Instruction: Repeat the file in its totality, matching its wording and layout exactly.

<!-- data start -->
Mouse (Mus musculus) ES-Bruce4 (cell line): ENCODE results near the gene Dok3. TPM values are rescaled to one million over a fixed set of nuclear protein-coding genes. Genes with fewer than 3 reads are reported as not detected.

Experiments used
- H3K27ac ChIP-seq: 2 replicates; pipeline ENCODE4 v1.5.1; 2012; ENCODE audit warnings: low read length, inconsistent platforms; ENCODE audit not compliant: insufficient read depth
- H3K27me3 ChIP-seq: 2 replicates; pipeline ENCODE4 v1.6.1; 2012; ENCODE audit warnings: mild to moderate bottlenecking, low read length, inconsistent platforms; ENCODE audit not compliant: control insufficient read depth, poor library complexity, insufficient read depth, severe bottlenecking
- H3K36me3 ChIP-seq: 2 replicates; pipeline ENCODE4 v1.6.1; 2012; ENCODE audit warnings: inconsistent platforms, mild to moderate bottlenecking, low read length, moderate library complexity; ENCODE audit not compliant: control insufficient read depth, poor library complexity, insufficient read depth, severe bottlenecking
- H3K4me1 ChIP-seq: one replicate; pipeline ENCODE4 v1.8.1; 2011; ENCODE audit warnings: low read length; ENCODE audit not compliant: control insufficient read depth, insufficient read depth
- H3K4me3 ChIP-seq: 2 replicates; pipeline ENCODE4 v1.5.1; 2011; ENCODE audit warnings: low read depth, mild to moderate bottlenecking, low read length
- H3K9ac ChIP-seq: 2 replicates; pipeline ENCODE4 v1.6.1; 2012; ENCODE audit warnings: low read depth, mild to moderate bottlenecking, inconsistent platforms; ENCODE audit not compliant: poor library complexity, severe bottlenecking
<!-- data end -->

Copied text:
Mouse (Mus musculus) ES-Bruce4 (cell line): ENCODE results near the gene Dok3. TPM values are rescaled to one million over a fixed set of nuclear protein-coding genes. Genes with fewer than 3 reads are reported as not detected.

Experiments used
- H3K27ac ChIP-seq: 2 replicates; pipeline ENCODE4 v1.5.1; 2012; ENCODE audit warnings: low read length, inconsistent platforms; ENCODE audit not compliant: insufficient read depth
- H3K27me3 ChIP-seq: 2 replicates; pipeline ENCODE4 v1.6.1; 2012; ENCODE audit warnings: mild to moderate bottlenecking, low read length, inconsistent platforms; ENCODE audit not compliant: control insufficient read depth, poor library complexity, insufficient read depth, severe bottlenecking
- H3K36me3 ChIP-seq: 2 replicates; pipeline ENCODE4 v1.6.1; 2012; ENCODE audit warnings: inconsistent platforms, mild to moderate bottlenecking, low read length, moderate library complexity; ENCODE audit not compliant: control insufficient read depth, poor library complexity, insufficient read depth, severe bottlenecking
- H3K4me1 ChIP-seq: one replicate; pipeline ENCODE4 v1.8.1; 2011; ENCODE audit warnings: low read length; ENCODE audit not compliant: control insufficient read depth, insufficient read depth
- H3K4me3 ChIP-seq: 2 replicates; pipeline ENCODE4 v1.5.1; 2011; ENCODE audit warnings: low read depth, mild to moderate bottlenecking, low read length
- H3K9ac ChIP-seq: 2 replicates; pipeline ENCODE4 v1.6.1; 2012; ENCODE audit warnings: low read depth, mild to moderate bottlenecking, inconsistent platforms; ENCODE audit not compliant: poor library complexity, severe bottlenecking